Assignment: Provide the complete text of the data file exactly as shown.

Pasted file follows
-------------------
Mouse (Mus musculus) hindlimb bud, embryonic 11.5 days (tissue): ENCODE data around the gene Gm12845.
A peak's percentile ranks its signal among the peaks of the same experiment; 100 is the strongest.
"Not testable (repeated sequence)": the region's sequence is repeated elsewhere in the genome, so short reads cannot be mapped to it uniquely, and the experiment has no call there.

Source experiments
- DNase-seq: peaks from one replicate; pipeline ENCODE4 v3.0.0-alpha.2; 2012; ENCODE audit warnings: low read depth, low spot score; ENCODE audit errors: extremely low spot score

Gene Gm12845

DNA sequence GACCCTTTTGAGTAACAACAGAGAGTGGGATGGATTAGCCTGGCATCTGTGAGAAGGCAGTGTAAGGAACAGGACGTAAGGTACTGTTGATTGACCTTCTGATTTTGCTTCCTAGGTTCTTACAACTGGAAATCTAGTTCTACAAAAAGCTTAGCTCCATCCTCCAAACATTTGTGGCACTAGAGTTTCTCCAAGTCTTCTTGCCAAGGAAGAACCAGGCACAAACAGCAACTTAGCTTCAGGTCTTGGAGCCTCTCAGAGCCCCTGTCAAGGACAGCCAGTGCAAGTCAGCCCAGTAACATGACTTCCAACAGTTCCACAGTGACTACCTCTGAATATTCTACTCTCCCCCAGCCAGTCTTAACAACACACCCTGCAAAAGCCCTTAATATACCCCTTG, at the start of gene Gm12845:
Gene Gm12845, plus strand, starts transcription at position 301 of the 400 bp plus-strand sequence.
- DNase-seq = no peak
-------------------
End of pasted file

Mouse (Mus musculus) hindlimb bud, embryonic 11.5 days (tissue): ENCODE data around the gene Gm12845.
A peak's percentile ranks its signal among the peaks of the same experiment; 100 is the strongest.
"Not testable (repeated sequence)": the region's sequence is repeated elsewhere in the genome, so short reads cannot be mapped to it uniquely, and the experiment has no call there.

Source experiments
- DNase-seq: peaks from one replicate; pipeline ENCODE4 v3.0.0-alpha.2; 2012; ENCODE audit warnings: low read depth, low spot score; ENCODE audit errors: extremely low spot score

Gene Gm12845

DNA sequence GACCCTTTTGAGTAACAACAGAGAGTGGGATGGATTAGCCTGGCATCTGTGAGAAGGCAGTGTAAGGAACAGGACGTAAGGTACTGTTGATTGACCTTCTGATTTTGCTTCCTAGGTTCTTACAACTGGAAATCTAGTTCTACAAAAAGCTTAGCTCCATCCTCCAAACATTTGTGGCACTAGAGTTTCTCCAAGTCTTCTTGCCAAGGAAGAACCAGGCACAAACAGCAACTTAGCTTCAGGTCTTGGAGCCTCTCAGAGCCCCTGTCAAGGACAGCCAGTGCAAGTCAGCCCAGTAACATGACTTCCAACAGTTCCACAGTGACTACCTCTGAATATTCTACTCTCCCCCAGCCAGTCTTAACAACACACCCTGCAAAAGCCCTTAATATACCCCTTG, at the start of gene Gm12845:
Gene Gm12845, plus strand, starts transcription at position 301 of the 400 bp plus-strand sequence.
- DNase-seq = no peak